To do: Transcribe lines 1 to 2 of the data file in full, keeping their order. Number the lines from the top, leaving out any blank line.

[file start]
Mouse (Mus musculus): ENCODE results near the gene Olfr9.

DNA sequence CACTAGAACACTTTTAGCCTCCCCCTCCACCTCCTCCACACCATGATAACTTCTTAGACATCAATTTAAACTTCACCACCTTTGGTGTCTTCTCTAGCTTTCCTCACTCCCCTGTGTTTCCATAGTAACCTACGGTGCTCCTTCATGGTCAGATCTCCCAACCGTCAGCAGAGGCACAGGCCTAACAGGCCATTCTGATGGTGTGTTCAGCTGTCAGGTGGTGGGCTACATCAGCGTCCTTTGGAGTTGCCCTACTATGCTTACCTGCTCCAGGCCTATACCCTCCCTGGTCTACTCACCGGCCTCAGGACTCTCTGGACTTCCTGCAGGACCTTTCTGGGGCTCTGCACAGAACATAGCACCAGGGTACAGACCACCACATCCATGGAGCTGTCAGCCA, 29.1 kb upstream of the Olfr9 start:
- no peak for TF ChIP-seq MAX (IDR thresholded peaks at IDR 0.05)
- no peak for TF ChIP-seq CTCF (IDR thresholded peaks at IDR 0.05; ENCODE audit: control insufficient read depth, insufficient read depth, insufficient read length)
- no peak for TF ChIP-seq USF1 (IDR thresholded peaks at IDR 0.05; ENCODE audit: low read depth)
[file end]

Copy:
Mouse (Mus musculus): ENCODE results near the gene Olfr9.

DNA sequence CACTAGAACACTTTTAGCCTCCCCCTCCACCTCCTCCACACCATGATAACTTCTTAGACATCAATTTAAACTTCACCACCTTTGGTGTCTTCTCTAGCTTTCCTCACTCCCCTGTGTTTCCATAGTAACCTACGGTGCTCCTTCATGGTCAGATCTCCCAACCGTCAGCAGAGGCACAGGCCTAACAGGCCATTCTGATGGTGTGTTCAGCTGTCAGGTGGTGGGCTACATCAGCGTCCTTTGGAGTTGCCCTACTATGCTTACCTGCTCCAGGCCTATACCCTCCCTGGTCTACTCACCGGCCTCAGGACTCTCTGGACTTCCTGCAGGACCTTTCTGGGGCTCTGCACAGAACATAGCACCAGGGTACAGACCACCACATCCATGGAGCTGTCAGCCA, 29.1 kb upstream of the Olfr9 start: